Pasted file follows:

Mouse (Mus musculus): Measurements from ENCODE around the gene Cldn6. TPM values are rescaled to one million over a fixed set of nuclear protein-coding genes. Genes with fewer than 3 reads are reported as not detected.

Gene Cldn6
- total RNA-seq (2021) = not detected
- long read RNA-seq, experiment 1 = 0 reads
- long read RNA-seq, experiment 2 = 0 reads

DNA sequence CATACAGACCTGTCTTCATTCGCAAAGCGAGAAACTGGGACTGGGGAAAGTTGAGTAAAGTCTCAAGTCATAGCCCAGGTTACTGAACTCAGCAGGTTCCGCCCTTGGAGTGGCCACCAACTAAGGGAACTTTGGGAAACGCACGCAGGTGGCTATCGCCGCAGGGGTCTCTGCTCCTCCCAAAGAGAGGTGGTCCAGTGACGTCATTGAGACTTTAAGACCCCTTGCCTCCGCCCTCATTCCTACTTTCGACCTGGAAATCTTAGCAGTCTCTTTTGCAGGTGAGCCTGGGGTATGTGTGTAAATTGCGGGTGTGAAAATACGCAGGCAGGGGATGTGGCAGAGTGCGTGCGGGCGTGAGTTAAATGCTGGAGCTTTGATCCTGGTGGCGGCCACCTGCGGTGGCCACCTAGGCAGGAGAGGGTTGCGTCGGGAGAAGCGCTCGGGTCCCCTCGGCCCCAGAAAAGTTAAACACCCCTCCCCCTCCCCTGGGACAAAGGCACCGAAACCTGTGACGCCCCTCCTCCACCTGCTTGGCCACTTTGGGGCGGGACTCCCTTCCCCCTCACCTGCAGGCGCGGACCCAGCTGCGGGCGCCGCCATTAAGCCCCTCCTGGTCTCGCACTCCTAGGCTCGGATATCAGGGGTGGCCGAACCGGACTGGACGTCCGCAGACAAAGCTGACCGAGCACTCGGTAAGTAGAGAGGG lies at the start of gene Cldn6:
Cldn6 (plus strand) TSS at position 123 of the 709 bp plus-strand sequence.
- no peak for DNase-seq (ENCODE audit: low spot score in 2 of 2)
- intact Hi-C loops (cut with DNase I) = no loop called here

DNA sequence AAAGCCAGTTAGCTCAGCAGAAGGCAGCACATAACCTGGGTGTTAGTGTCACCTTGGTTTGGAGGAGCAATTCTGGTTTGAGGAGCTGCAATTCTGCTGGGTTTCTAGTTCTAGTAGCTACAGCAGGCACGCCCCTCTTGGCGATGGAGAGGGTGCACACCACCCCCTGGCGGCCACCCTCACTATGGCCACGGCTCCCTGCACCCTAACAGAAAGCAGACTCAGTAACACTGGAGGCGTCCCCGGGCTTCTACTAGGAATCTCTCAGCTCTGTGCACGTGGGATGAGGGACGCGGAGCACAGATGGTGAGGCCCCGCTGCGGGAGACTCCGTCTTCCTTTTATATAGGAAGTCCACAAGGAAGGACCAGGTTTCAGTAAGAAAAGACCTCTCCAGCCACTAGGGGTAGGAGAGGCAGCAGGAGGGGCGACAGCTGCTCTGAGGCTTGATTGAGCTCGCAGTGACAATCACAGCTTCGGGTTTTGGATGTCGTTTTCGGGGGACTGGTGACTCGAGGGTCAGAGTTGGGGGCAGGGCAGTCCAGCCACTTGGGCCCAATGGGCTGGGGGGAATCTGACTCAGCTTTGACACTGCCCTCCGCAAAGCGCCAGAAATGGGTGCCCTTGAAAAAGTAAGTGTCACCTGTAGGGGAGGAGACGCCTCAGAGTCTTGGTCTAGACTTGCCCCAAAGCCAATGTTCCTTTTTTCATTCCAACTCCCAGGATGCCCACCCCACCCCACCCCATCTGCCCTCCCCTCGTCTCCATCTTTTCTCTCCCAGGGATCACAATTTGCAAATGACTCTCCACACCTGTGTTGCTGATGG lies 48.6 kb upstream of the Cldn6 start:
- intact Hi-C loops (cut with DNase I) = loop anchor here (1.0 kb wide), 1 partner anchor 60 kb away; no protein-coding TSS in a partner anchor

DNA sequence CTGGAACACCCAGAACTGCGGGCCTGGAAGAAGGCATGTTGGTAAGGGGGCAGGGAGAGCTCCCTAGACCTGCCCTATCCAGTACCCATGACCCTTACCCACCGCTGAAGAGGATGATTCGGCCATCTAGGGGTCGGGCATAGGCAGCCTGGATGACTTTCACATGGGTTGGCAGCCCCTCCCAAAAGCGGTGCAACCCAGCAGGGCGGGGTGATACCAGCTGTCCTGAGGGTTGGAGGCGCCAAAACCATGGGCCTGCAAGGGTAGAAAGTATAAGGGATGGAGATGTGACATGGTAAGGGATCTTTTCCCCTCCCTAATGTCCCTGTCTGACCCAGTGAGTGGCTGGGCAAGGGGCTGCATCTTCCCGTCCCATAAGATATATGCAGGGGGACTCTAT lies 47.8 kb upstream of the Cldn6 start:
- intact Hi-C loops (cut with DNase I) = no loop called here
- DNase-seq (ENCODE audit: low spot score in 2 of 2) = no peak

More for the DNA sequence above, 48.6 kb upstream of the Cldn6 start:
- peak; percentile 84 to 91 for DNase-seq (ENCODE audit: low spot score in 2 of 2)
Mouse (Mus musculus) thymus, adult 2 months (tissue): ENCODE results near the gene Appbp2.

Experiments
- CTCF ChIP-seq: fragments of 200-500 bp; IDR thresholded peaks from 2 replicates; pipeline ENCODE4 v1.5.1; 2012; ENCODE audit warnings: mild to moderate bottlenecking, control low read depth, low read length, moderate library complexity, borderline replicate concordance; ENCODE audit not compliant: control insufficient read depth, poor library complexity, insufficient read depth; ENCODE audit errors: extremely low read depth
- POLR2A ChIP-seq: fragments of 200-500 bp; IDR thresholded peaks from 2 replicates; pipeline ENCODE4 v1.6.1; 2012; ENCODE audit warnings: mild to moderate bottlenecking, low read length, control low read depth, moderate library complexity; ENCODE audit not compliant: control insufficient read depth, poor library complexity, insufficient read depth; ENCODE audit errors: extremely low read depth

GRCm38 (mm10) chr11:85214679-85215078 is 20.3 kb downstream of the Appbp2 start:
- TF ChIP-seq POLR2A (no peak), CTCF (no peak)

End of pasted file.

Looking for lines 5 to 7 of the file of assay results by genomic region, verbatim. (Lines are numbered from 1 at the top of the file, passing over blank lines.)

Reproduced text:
- long read RNA-seq, experiment 2 = 0 reads

DNA sequence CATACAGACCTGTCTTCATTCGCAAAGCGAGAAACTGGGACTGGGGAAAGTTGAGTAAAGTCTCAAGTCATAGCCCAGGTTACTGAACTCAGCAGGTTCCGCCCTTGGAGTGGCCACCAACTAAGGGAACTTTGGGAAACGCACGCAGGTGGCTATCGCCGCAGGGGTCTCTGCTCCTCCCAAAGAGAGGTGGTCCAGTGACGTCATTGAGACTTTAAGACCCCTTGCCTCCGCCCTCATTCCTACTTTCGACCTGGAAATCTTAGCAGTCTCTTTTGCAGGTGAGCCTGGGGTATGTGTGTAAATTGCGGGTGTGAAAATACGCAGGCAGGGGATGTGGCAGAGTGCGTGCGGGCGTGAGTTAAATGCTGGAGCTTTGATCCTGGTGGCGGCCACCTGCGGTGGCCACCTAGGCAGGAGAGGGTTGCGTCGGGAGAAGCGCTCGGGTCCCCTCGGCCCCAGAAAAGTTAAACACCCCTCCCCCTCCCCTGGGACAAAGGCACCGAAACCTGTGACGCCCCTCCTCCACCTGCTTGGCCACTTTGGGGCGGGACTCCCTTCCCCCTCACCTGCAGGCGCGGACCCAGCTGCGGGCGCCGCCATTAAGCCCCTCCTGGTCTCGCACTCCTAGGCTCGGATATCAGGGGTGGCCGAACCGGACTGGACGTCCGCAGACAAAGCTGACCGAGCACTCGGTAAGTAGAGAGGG lies at the start of gene Cldn6:
Cldn6 (plus strand) TSS at position 123 of the 709 bp plus-strand sequence.